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Every good editor and VFX artist aspires to be (or at least should aspire to be) invisible to the viewer. At no point do you want the viewer of your movie, short film, webisode, etc. to stop and say, “Wow that was an awesome matte painting,” or, “That was an incredible digital composition.” You want the viewer to be immersed in the universe the film is creating. As technology has advanced, editors and VFX artists have stepped up and taken a more active role in creating simple yet creative shots cinematographers used to take hours laboring over. One of the most noted of these instances is showing a reflection in someone’s eye. I will show you how to create this effect in three simple steps:

  • Capture Your Footage
  • Composite Your Shot
  • Resize, Crop, and Retouch

CAPTURE YOUR FOOTAGE

The two pieces of footage you will need include: a close up of an eye, and what you hope to reflect in the eye. For me, I aimed to create an iconic image of some enemy reaching towards the person as it reflects in their iris, and for this, I used my lovely assistant (my wife) to play both parts. Using some cheap macro extension tubes on my Canon DSLR I was able to get reasonably close up on my subject’s eye.

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The camera was locked down on a tripod and I had my actress sit down in a chair in order to minimize her movements. I then had her throw on a gas mask, switched out the macro tubes for a cheap wide angle macro attachment, and captured footage of her reaching towards the camera in a menacing fashion.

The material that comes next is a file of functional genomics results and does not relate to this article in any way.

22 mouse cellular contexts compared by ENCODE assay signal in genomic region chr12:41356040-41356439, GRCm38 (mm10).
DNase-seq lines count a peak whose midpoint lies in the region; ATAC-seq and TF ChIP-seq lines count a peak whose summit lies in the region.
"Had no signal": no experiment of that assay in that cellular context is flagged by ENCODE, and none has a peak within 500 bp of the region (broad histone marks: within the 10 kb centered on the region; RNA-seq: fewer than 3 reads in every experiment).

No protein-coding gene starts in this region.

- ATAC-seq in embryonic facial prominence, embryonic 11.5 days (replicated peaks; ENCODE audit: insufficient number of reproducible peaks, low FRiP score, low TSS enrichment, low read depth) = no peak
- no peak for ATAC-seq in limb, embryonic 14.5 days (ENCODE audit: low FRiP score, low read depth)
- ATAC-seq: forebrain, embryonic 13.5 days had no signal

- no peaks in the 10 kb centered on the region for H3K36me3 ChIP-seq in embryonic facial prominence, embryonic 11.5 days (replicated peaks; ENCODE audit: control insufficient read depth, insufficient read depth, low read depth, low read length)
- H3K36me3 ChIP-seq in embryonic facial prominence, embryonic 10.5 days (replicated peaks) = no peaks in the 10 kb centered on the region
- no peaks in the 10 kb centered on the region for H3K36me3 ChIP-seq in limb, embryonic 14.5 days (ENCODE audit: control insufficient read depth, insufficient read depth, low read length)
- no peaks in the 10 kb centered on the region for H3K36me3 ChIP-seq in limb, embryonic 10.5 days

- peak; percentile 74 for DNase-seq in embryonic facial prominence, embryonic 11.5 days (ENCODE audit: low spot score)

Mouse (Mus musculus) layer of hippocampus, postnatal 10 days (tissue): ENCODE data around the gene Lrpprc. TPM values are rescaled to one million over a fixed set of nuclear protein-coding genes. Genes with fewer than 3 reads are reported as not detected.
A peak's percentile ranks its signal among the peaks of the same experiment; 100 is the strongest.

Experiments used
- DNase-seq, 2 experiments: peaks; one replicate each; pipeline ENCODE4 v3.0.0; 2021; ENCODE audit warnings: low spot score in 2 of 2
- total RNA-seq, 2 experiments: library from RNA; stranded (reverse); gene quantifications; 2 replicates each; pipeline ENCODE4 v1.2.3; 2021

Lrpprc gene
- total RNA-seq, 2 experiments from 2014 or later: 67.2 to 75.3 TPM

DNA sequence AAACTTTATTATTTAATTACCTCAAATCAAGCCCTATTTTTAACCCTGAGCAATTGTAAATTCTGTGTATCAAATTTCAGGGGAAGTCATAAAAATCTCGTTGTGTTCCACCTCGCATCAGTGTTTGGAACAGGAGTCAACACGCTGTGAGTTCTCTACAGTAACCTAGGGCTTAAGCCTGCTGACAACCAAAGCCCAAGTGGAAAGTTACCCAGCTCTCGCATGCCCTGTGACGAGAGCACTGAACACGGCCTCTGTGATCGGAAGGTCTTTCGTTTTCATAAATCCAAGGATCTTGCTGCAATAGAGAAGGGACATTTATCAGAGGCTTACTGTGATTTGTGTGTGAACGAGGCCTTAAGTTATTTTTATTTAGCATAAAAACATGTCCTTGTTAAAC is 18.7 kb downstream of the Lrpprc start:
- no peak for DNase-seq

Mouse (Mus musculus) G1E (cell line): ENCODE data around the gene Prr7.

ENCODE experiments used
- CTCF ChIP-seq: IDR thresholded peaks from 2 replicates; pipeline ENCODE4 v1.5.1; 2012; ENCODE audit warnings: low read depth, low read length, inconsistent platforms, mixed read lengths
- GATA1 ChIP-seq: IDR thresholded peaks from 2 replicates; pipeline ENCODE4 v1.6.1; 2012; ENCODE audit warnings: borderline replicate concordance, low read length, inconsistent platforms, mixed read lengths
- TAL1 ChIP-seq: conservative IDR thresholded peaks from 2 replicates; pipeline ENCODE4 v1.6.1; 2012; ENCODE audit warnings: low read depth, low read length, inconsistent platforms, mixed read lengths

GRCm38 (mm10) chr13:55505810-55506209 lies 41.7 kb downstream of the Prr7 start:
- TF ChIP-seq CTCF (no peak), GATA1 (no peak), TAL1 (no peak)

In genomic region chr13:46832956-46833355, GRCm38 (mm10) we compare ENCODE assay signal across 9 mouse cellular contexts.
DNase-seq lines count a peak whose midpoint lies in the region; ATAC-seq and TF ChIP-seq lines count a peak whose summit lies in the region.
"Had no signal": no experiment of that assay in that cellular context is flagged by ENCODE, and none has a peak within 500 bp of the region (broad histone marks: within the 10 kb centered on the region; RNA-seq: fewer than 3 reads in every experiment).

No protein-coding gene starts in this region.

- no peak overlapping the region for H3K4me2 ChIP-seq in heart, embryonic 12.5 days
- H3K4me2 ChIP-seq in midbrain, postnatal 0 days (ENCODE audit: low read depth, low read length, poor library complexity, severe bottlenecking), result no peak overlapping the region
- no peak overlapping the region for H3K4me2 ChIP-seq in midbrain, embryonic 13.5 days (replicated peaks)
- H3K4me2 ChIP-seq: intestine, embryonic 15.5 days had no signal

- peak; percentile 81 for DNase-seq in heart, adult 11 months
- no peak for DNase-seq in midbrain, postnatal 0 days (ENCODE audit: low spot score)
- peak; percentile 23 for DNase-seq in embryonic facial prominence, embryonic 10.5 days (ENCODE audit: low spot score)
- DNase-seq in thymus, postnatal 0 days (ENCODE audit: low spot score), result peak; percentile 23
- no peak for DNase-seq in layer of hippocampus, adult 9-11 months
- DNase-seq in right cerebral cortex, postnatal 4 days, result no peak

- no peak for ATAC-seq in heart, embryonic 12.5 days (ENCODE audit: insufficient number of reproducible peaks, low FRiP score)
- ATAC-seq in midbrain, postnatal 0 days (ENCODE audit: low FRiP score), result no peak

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By using the wide angle attachment, it created a slight fish eye distortion around the edges. This will blend nicely as the footage will be composited and reflected on an eye, which is curved in nature.

COMPOSITE YOUR SHOT

Now that you have collected your footage, import the clips you intend to use into a new composition in After Effects. Move both clips into your LAYERS WINDOW and make sure the reflection clip is on top.

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With the reflection layer selected, RIGHT CLICK and go to BLENDING MODE >> SCREEN.

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This will begin to blend the two layers together in an organic fashion necessary to create the foundation for our visual effect. Depending on the lighting for your scene, you may also play around with alternate BLENDING MODES such as OVERLAY and COLOR DODGE.

RESIZE, CROP, AND RETOUCH

With your REFLECTION LAYER selected, hit S on your keyboard to bring up the SCALE option, and reduce the SCALE down significantly so that your reflected subject just fits within the iris of the subject’s eye.